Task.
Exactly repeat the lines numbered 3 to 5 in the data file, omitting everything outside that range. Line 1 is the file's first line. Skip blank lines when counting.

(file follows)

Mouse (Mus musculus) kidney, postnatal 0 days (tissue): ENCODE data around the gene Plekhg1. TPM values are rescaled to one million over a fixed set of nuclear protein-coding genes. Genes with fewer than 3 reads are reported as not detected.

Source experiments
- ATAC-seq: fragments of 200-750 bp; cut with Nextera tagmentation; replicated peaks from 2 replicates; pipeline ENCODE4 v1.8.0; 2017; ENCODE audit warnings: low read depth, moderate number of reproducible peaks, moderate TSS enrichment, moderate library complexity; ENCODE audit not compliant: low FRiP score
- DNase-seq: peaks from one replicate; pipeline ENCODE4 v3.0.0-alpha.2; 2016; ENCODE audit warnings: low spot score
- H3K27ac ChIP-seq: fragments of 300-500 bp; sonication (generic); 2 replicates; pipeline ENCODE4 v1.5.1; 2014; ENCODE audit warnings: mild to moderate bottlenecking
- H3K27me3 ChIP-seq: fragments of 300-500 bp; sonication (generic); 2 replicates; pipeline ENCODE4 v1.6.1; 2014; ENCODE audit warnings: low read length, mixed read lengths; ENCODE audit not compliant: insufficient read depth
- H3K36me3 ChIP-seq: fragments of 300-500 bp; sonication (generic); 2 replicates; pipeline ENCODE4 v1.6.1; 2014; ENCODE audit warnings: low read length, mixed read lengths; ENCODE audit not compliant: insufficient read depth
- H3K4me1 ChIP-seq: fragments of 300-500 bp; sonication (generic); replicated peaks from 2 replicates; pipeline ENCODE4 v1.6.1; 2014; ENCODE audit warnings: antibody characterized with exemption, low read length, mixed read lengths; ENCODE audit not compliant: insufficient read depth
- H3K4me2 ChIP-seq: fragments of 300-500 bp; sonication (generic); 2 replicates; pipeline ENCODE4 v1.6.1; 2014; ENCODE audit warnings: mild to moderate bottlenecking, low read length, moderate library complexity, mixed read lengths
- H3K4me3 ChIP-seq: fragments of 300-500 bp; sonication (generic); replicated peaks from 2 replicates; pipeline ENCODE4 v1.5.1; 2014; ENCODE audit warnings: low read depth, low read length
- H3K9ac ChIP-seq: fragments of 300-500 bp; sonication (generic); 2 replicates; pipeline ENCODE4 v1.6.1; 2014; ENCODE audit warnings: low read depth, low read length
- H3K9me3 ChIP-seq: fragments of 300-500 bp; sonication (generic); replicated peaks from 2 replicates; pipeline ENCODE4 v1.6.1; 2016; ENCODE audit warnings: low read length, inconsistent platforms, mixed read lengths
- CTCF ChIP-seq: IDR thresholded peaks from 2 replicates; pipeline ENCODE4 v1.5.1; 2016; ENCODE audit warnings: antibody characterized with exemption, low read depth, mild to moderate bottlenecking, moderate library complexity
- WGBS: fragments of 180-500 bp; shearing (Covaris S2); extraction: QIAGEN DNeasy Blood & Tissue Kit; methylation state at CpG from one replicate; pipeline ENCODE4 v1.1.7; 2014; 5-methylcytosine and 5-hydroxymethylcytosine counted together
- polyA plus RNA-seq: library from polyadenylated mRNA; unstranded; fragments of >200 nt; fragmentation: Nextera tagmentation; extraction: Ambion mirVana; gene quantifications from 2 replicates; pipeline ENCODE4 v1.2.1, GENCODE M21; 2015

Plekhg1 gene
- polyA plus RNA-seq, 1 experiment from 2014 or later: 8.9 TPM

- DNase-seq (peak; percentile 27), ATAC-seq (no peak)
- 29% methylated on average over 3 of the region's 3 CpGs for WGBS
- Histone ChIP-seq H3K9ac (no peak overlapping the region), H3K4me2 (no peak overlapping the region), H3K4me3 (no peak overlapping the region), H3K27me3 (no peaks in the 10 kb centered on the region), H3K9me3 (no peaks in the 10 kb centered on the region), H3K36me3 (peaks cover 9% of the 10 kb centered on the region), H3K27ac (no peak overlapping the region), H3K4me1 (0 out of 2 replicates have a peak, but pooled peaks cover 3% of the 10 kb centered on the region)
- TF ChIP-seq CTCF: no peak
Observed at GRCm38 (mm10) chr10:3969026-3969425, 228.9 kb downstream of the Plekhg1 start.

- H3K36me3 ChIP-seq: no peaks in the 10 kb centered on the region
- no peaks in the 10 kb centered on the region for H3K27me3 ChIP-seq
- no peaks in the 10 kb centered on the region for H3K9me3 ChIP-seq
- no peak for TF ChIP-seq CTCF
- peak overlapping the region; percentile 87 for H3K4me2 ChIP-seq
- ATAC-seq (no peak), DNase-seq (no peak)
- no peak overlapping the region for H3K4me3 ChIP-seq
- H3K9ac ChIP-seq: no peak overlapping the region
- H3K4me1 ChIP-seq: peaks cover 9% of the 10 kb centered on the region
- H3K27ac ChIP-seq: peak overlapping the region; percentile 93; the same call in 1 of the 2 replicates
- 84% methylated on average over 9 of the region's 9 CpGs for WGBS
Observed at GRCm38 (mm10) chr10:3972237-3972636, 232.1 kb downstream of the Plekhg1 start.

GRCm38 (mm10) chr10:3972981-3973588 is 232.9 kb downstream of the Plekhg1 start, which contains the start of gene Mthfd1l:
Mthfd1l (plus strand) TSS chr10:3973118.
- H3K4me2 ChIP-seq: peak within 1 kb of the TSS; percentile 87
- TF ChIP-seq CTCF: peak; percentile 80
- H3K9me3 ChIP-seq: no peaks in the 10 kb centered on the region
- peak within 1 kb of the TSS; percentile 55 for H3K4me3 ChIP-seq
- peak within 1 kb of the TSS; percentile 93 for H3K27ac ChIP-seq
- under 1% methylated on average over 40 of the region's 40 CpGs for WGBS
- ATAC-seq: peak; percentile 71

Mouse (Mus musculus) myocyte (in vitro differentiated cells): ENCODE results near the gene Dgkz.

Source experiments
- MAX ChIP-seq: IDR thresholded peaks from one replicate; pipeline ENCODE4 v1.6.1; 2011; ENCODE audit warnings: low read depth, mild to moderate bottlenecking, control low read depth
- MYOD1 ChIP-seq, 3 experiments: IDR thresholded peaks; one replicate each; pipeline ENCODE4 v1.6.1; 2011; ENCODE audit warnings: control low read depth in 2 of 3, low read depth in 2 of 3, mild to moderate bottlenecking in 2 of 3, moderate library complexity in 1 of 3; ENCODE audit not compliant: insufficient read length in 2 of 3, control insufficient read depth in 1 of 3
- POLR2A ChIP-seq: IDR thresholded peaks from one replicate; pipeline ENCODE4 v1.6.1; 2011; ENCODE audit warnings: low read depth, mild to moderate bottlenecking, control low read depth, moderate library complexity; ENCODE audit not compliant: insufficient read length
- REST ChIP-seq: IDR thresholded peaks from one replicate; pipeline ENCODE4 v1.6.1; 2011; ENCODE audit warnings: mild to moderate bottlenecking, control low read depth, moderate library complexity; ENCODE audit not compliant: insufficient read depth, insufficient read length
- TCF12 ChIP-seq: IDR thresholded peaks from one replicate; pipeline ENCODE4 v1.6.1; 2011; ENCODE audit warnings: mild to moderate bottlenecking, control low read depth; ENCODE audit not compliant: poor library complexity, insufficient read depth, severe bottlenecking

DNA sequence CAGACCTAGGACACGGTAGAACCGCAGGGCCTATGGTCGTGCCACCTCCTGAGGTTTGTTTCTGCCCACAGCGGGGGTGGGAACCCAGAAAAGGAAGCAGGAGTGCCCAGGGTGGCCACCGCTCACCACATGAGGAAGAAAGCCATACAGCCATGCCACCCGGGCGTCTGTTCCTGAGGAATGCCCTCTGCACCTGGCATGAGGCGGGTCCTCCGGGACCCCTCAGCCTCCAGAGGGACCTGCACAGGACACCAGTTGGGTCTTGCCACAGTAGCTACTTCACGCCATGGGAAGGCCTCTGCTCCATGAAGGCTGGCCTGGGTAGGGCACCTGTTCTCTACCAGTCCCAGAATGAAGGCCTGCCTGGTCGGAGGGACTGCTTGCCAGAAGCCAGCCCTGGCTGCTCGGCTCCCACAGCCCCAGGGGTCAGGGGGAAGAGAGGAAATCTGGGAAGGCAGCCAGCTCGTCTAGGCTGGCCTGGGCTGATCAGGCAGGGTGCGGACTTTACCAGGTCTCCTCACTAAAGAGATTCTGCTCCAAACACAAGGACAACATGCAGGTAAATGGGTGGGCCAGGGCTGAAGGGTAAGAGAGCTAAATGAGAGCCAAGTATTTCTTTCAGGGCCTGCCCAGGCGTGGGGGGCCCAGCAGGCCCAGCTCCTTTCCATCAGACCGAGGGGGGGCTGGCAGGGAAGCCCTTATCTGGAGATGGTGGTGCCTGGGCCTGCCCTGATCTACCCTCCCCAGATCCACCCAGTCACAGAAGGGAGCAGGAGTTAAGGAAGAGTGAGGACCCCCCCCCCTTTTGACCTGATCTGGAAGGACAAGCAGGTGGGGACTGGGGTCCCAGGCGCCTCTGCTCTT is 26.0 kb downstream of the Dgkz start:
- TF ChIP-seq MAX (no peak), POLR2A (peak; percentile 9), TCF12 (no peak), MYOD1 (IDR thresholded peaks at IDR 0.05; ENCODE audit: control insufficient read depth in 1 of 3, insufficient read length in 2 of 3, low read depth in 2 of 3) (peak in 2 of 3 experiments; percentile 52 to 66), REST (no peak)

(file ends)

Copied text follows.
- ATAC-seq: fragments of 200-750 bp; cut with Nextera tagmentation; replicated peaks from 2 replicates; pipeline ENCODE4 v1.8.0; 2017; ENCODE audit warnings: low read depth, moderate number of reproducible peaks, moderate TSS enrichment, moderate library complexity; ENCODE audit not compliant: low FRiP score
- DNase-seq: peaks from one replicate; pipeline ENCODE4 v3.0.0-alpha.2; 2016; ENCODE audit warnings: low spot score
- H3K27ac ChIP-seq: fragments of 300-500 bp; sonication (generic); 2 replicates; pipeline ENCODE4 v1.5.1; 2014; ENCODE audit warnings: mild to moderate bottlenecking